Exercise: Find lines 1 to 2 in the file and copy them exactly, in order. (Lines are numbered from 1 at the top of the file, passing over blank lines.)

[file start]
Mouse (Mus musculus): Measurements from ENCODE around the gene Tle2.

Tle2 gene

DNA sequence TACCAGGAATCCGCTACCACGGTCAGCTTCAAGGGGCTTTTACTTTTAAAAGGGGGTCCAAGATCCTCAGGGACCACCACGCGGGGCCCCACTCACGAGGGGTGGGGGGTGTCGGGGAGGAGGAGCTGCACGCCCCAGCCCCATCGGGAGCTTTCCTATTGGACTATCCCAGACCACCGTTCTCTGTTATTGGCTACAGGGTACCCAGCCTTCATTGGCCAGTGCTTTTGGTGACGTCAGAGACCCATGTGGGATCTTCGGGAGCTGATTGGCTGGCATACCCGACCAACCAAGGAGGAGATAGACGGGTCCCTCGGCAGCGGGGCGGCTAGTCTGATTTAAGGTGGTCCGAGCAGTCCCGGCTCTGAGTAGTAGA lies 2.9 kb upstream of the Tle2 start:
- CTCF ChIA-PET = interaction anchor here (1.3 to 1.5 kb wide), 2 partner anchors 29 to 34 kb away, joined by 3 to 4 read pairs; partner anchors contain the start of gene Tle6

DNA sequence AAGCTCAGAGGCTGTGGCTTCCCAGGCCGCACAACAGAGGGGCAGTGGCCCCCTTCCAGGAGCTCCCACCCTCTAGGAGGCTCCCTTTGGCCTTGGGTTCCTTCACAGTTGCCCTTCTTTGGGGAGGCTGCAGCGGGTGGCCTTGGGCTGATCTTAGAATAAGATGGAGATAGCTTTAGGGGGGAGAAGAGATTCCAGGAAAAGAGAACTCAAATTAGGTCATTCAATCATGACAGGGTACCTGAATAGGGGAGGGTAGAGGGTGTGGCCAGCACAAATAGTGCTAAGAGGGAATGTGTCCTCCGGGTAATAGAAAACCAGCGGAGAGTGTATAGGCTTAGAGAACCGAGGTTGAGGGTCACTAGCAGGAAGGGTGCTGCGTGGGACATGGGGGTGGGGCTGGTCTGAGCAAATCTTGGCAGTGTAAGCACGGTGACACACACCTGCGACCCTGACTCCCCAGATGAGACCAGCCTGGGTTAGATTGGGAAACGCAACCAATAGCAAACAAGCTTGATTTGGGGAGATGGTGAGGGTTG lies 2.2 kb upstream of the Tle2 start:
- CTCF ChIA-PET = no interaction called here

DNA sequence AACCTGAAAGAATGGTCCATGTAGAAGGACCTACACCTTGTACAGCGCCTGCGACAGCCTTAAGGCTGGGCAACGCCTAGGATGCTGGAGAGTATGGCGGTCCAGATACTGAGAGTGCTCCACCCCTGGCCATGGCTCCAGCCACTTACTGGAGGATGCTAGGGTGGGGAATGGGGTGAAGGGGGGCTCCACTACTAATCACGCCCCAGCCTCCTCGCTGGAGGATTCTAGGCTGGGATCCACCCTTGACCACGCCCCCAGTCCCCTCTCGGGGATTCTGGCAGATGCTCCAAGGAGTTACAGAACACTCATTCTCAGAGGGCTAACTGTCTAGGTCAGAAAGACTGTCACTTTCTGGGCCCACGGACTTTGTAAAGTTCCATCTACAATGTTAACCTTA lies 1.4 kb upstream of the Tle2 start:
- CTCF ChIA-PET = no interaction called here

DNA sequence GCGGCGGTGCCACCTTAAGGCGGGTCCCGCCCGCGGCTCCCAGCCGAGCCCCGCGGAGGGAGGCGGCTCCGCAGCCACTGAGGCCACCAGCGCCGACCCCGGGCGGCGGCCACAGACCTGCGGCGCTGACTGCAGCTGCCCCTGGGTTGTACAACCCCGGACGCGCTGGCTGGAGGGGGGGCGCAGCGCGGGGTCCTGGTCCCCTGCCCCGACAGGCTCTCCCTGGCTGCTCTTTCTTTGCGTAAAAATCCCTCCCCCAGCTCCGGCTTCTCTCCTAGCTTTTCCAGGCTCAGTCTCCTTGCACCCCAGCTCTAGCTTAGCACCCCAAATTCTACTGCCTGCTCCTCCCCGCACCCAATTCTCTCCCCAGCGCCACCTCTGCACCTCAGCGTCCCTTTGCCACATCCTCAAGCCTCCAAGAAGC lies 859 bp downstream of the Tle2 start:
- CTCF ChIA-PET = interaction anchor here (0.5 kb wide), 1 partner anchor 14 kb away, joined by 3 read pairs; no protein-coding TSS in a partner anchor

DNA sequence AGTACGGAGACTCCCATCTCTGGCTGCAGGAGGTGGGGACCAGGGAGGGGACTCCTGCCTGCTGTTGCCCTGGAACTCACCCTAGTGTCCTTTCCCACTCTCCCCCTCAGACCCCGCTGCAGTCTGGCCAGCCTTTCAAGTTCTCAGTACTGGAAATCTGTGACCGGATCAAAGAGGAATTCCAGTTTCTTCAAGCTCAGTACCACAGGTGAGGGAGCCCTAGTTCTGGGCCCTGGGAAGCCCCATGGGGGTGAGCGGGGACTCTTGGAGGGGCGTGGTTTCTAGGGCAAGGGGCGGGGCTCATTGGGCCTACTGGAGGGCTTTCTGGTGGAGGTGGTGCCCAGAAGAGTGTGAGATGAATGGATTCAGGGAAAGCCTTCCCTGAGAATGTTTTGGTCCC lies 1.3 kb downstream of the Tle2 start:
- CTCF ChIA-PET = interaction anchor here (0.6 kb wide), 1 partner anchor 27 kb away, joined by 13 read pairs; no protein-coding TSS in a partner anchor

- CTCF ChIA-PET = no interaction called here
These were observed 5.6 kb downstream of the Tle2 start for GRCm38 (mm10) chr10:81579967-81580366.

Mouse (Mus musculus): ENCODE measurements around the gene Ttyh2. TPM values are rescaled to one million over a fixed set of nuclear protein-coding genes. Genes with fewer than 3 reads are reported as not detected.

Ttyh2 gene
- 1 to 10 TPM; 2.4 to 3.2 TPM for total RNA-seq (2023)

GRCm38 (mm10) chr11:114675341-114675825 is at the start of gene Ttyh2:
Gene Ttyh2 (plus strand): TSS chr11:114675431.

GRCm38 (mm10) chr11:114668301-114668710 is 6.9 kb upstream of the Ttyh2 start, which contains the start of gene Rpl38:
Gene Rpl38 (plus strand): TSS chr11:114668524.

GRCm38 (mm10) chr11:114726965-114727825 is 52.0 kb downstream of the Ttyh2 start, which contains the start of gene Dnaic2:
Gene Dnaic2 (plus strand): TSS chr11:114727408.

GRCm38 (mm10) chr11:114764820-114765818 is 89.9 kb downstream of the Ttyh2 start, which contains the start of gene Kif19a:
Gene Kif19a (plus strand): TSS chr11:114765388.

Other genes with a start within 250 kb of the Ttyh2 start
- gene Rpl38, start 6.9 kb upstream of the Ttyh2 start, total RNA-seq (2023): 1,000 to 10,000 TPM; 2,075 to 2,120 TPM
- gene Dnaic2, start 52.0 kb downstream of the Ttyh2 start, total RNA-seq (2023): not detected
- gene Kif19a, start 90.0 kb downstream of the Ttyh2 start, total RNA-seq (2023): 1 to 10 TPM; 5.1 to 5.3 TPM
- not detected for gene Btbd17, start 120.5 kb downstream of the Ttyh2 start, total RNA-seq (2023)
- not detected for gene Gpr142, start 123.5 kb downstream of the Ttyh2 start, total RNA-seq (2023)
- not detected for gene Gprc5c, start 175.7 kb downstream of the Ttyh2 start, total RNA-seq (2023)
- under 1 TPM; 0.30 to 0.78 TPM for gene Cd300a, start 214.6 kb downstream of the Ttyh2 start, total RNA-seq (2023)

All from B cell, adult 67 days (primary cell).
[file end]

Mouse (Mus musculus): Measurements from ENCODE around the gene Tle2.

Tle2 gene